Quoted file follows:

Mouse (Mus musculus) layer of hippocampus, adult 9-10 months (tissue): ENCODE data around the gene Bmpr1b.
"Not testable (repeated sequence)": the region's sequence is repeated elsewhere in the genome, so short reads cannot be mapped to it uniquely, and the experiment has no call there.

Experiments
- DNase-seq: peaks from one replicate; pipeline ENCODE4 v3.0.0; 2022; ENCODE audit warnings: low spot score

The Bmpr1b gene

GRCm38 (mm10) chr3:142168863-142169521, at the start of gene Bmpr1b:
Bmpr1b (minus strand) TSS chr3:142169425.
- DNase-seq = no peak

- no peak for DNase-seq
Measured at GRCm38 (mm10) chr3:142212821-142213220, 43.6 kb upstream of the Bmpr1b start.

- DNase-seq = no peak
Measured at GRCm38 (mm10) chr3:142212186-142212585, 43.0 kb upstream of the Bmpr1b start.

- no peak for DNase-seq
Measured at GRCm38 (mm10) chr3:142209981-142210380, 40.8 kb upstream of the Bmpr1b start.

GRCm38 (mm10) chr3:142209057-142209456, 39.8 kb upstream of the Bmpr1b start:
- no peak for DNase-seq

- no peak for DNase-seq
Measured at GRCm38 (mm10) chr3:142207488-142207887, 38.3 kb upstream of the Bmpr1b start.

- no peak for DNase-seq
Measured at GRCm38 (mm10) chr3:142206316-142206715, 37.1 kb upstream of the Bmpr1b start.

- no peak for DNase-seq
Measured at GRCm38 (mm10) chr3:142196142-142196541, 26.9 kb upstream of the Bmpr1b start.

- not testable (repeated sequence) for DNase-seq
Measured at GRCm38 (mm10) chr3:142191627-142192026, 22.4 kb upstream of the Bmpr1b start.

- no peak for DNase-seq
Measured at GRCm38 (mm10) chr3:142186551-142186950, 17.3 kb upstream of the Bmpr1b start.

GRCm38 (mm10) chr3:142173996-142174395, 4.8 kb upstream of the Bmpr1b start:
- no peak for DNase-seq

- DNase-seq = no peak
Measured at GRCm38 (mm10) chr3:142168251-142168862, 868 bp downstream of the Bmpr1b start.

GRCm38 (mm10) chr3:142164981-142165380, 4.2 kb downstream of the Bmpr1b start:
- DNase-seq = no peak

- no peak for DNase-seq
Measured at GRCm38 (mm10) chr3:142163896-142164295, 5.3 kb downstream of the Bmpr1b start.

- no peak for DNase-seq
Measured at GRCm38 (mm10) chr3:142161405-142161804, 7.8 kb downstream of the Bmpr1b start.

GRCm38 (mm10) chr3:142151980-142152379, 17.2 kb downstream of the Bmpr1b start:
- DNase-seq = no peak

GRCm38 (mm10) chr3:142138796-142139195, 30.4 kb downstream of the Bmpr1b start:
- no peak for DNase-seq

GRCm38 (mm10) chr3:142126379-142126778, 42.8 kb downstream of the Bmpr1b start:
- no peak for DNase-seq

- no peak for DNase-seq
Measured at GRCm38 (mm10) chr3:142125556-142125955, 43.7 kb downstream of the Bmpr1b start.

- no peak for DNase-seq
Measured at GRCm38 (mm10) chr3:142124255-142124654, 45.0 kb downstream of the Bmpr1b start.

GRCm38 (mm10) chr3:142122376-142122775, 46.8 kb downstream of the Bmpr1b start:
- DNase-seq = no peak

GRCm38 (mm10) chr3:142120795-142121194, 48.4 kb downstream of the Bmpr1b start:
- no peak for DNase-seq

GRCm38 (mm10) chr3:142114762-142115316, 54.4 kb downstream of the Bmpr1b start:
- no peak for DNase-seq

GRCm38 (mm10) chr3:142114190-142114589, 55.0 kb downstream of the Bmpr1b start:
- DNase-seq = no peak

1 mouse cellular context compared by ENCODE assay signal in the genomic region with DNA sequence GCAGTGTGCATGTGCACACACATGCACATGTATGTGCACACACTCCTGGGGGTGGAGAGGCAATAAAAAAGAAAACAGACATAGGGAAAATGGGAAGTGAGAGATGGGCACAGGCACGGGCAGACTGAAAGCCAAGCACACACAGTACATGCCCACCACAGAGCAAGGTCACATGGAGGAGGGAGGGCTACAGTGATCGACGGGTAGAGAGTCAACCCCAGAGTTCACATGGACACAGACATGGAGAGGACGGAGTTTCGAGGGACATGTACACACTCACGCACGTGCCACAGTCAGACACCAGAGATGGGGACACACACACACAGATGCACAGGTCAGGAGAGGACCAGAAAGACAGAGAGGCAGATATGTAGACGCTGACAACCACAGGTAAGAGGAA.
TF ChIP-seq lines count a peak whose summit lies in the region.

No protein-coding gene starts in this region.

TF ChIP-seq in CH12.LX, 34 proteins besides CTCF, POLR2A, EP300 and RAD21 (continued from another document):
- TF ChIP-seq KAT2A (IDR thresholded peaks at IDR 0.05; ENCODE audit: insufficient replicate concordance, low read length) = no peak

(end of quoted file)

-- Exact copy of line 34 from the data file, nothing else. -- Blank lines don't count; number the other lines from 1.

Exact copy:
Measured at GRCm38 (mm10) chr3:142163896-142164295, 5.3 kb downstream of the Bmpr1b start.